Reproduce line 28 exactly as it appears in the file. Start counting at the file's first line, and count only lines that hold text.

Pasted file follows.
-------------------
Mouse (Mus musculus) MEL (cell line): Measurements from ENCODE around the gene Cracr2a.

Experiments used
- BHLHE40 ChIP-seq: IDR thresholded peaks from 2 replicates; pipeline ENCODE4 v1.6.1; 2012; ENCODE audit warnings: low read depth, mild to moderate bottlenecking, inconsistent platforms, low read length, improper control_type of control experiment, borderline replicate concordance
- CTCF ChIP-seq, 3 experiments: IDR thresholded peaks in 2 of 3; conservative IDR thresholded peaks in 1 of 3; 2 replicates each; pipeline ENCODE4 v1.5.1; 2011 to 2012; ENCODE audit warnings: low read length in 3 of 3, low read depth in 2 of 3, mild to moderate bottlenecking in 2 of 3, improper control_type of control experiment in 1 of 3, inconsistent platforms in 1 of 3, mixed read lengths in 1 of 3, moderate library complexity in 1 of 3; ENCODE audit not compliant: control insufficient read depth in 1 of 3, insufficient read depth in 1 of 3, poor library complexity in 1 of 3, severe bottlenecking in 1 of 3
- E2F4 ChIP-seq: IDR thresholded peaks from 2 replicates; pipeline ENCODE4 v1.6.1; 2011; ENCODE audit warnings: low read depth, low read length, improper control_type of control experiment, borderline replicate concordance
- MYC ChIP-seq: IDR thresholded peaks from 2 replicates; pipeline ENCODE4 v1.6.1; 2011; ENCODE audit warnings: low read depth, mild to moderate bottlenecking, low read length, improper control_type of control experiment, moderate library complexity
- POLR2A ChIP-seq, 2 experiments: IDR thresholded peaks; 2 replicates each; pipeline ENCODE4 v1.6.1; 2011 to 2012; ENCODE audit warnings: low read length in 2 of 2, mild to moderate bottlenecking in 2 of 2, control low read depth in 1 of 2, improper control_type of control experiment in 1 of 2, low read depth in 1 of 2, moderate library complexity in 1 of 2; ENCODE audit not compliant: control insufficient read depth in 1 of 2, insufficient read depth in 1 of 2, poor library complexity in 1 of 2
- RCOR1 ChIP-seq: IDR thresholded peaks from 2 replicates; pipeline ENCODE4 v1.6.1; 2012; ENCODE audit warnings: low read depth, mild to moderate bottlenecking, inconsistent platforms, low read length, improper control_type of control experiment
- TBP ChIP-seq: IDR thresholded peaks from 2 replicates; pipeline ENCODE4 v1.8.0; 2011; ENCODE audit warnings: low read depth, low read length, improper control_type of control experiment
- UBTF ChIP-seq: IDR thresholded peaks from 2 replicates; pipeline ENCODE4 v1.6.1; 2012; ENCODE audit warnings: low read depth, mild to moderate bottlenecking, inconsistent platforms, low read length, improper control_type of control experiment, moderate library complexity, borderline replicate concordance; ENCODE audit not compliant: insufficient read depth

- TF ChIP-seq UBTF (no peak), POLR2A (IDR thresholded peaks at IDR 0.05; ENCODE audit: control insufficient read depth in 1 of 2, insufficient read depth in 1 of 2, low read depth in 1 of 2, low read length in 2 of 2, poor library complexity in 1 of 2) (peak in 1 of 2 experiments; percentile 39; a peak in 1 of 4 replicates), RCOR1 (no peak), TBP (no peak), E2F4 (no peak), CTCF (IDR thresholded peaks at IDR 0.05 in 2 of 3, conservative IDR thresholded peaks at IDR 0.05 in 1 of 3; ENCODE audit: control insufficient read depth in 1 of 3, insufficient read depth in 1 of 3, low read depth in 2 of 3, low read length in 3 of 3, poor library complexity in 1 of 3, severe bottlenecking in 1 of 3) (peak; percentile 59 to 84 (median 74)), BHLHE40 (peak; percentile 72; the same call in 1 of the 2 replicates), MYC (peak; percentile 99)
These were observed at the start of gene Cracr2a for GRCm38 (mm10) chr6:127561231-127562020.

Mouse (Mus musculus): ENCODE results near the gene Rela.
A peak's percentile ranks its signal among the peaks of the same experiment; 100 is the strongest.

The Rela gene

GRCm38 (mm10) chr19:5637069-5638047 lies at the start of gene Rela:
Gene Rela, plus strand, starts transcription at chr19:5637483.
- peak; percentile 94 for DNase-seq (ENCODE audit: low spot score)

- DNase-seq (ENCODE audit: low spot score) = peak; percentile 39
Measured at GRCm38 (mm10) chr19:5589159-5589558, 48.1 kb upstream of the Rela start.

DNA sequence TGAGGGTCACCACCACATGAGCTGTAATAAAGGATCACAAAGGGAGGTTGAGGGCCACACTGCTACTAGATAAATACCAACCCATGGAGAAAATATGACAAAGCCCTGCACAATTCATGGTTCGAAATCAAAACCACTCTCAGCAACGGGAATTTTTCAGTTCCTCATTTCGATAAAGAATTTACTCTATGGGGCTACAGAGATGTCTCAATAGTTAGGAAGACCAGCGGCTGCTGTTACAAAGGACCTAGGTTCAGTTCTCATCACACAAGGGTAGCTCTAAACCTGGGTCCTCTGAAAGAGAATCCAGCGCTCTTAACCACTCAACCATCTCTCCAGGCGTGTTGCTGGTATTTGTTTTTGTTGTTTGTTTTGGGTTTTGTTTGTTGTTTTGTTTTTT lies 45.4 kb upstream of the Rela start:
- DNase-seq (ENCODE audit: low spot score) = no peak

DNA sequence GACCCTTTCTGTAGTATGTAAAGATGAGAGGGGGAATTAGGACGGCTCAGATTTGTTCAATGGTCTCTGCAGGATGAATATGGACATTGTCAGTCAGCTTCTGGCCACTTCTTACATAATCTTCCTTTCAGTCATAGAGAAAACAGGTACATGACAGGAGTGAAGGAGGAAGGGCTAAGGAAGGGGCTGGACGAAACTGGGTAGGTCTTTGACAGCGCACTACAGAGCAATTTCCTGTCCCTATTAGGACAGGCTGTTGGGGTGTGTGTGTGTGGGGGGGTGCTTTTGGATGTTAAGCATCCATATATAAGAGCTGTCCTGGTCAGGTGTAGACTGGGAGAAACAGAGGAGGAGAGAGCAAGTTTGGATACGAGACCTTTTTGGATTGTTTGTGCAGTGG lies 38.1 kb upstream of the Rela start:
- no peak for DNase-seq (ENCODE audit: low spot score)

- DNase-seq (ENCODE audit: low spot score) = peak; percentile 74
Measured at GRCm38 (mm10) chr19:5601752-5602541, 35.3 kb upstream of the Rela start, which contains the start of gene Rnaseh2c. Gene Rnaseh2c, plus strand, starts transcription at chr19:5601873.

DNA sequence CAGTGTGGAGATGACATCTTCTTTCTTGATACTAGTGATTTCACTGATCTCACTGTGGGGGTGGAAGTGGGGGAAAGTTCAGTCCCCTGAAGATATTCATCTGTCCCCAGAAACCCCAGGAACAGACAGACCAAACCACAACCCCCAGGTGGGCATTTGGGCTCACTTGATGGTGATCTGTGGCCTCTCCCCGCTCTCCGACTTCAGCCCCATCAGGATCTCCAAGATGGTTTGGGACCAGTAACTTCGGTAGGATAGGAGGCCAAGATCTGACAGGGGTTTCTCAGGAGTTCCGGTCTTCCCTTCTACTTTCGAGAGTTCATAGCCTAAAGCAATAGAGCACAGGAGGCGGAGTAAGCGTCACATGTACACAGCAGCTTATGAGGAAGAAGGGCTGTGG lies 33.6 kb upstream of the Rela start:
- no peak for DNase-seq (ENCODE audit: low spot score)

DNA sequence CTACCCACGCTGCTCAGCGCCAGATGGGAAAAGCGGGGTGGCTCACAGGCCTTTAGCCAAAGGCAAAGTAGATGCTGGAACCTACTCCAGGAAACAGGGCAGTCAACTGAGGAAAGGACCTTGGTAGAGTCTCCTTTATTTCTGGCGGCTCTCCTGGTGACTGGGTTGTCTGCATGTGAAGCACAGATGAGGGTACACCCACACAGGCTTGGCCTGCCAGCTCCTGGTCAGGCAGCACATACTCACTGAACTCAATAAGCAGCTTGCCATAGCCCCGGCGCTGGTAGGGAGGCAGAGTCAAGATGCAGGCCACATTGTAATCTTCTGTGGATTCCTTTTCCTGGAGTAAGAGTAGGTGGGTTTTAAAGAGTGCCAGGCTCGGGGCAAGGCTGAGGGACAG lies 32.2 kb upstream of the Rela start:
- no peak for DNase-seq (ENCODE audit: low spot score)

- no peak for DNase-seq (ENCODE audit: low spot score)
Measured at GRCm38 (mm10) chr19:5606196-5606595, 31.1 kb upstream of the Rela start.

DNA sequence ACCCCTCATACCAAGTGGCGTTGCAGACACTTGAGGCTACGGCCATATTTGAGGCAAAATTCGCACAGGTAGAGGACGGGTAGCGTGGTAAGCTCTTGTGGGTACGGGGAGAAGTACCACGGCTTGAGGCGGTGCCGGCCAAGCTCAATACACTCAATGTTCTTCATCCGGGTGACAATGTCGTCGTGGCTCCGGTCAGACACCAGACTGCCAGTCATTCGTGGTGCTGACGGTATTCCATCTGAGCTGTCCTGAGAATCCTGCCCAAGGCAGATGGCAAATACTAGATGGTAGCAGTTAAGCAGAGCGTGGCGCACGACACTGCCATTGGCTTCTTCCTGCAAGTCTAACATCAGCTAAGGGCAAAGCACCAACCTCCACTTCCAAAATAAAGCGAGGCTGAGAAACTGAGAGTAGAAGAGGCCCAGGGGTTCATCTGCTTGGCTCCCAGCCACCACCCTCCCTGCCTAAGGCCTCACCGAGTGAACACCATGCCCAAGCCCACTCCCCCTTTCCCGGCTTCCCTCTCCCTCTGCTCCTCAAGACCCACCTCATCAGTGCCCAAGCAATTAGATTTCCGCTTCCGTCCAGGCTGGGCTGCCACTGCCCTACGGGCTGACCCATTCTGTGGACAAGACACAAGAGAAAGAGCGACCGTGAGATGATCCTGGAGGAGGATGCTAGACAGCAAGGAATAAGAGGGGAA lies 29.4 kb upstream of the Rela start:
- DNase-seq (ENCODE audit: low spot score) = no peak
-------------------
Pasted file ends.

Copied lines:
- no peak for DNase-seq (ENCODE audit: low spot score)